When imprecise terminology is used to denote important concepts, it cannot help but bring confusion. The popular use of the term “legalism” to describe whatever it was that Jesus found objectionable about his adversaries is a case in point. The term is imprecise, and one suspects that, when readers try to define exactly what it was that Jesus objected to in the Pharisees’ approach to the Law, they, more often than not, take their cues from preconceived notions of what “legalism” should mean (the term having already been implicitly admitted as an adequate summary of the issue), rather than from the fine points of Jesus’ specific objections. I find that most lay readers of the gospels interpret Jesus’ discussions with and about Pharisees in strict dependence upon the notion of legalism, even to the point of glossing over Jesus’ otherwise very clear language. Terminology is supposed to clarify things, but the imprecision of the term “legalism,” combined with the presupposition that this term captures the essence of Jesus’ objection, only makes things unclear. I have often heard someone read a gospel passage relating Jesus’ arguments with the Pharisees, only to follow it with an exposition that totally ignores Jesus’ specific objections to the Pharisees, and replaces them with objections not found in the text. The singer’s words are sage advice for readers of the gospels: “Don’t try to paint your masterpiece under artificial light!”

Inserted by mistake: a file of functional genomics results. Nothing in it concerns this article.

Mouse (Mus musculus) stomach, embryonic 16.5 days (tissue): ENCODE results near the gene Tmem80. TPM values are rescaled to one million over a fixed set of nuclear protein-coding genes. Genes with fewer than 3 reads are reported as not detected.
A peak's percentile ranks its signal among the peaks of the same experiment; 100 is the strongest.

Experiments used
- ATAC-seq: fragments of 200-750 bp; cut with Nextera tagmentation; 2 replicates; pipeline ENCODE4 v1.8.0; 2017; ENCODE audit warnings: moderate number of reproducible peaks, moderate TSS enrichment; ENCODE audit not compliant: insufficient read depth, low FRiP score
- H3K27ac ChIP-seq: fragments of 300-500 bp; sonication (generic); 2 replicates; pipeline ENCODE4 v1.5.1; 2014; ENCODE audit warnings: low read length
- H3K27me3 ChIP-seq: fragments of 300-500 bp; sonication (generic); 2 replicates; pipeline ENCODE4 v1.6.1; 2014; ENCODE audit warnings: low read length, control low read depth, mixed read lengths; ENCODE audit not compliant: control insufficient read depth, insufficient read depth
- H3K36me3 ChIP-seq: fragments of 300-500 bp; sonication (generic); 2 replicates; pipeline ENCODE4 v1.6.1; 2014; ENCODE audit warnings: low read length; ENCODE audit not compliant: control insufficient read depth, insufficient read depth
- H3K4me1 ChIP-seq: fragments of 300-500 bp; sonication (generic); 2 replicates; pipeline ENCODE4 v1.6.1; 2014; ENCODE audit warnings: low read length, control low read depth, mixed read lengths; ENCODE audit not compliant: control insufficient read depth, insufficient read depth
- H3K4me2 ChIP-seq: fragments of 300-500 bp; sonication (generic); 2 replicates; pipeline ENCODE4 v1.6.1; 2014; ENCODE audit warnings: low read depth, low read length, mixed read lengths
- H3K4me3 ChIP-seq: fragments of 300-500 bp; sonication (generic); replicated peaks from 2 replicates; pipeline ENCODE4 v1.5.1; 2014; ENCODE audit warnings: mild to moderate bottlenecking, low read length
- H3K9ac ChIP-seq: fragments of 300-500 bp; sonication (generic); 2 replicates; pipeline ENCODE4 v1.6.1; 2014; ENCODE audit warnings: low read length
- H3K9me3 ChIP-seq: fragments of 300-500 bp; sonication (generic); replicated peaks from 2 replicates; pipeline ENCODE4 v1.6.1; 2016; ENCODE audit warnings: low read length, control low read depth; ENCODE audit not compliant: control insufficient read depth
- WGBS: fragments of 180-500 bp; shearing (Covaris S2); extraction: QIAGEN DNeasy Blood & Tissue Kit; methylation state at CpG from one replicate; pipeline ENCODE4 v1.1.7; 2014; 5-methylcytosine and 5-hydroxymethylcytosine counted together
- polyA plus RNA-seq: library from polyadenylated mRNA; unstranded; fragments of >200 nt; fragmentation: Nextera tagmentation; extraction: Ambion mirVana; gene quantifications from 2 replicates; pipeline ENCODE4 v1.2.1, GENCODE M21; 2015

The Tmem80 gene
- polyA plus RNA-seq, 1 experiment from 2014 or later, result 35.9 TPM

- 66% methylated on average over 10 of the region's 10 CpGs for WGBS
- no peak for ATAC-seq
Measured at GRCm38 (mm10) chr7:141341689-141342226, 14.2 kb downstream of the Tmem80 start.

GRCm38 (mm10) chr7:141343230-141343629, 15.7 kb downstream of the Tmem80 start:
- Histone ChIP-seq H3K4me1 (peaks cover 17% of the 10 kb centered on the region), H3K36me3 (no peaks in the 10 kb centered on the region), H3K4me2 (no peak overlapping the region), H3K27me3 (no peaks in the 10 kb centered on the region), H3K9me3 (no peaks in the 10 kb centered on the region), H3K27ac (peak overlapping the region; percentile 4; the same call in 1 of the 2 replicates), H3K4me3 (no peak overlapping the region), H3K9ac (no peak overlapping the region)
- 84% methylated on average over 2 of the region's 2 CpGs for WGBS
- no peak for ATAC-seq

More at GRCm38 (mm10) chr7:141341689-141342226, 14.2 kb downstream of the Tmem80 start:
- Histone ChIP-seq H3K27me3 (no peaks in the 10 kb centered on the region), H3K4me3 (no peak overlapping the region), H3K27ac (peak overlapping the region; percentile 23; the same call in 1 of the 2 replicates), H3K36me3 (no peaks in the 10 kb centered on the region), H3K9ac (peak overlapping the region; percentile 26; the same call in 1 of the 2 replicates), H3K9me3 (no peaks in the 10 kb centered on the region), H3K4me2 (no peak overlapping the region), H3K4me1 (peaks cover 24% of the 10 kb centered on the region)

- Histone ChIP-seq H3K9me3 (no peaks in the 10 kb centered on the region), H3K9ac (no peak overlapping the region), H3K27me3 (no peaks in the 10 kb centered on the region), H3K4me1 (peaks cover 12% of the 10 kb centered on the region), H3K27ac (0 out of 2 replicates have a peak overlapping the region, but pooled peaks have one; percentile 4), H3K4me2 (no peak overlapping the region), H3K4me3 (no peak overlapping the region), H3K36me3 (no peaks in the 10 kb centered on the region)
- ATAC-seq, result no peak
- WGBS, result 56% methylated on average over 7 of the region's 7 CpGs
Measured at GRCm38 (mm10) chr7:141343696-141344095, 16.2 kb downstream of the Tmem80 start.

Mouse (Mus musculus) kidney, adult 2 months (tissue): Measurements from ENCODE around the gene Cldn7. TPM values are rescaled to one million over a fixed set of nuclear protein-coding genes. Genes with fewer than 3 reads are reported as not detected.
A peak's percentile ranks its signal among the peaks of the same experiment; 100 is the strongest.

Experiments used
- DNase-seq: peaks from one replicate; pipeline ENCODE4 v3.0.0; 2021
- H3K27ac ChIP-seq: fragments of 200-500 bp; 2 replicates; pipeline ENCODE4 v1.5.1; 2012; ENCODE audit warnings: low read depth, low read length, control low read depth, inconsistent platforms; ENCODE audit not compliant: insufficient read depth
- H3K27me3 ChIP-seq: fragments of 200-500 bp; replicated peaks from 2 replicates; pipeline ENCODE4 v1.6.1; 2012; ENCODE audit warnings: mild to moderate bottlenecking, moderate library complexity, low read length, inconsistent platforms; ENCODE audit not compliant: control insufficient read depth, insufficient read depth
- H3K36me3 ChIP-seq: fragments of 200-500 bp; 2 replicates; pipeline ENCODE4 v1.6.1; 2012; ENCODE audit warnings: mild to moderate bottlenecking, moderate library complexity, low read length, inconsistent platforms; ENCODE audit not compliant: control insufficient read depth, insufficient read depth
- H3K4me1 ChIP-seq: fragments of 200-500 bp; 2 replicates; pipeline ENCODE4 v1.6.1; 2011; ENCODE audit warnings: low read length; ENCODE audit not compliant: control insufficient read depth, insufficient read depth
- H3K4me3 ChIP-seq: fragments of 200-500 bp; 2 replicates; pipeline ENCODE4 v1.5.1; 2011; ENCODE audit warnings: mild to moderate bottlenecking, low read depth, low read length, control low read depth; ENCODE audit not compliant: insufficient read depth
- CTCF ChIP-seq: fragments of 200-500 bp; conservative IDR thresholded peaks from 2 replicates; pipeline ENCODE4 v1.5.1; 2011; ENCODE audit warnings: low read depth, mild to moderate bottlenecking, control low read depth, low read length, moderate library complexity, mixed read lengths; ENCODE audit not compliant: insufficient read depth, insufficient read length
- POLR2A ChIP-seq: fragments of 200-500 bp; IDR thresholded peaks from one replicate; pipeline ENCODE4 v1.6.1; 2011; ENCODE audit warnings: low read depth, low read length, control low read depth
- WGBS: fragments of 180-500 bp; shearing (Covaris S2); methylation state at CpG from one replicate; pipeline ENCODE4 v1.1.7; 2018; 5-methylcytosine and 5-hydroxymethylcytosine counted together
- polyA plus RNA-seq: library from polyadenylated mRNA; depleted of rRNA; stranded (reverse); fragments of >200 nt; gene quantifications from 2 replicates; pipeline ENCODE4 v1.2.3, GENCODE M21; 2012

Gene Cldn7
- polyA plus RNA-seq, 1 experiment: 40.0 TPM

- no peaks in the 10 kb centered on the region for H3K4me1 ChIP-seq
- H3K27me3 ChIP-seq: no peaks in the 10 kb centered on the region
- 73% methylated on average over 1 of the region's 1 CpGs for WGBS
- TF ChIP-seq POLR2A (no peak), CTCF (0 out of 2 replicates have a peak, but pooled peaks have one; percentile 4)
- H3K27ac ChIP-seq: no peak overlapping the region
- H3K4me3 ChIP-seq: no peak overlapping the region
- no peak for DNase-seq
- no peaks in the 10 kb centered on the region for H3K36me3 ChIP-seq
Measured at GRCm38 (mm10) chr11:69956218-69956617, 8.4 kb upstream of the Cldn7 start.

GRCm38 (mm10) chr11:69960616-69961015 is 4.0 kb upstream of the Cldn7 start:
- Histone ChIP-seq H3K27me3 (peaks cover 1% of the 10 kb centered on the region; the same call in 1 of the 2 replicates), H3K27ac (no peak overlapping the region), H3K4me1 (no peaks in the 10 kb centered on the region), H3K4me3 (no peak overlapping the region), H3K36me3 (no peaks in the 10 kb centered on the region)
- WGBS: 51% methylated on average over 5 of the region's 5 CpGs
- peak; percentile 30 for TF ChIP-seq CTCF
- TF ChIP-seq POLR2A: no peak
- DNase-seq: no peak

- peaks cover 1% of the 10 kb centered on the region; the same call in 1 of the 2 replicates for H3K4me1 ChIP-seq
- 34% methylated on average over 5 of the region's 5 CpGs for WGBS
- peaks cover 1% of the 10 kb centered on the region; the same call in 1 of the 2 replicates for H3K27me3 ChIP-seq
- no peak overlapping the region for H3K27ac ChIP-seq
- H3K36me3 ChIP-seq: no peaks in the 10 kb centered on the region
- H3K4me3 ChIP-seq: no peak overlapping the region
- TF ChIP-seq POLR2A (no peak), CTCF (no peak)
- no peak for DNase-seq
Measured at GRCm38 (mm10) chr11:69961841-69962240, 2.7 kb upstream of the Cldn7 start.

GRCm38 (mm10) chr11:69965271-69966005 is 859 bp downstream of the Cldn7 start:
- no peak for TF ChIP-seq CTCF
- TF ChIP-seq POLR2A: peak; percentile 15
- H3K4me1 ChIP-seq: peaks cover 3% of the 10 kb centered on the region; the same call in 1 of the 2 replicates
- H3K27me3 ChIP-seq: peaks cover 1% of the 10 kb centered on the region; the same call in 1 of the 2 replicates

Of course, the term “legalism” does not denote a precise translation of anything appearing in the Greek text. Rather, the term represents a handy summation of what many interpreters of the gospels think Jesus refers to in a number of passages. Can we at all retain the term as a shorthand for at least some of Jesus’ objections to the Pharisees? That depends on how we define it. There are probably many meanings in circulation, but three seem to dominate. These represent the scope of the confusion: (1) it sometimes refers to the concept of “works righteousness,” that is, the belief that one earns one’s salvation through performing the Law; (2) it sometimes refers to the rabbinic multiplication of rules, intended as a “hedge” around the explicitly enjoined precepts of the Law, to keep them from being broken; or (3) it can also refer to the reduction of piety to legal casuistry, to the point of exploiting loopholes that contradict the spirit of the Law. Only the third meaning corresponds to anything that Jesus objected to in the Pharisees (being part of his overall objection to their hypocrisy), but the first two meanings seem to be more commonly associated with the way most Christians read the gospels today. Let’s take a look at these definitions, to understand why the first two are wrong.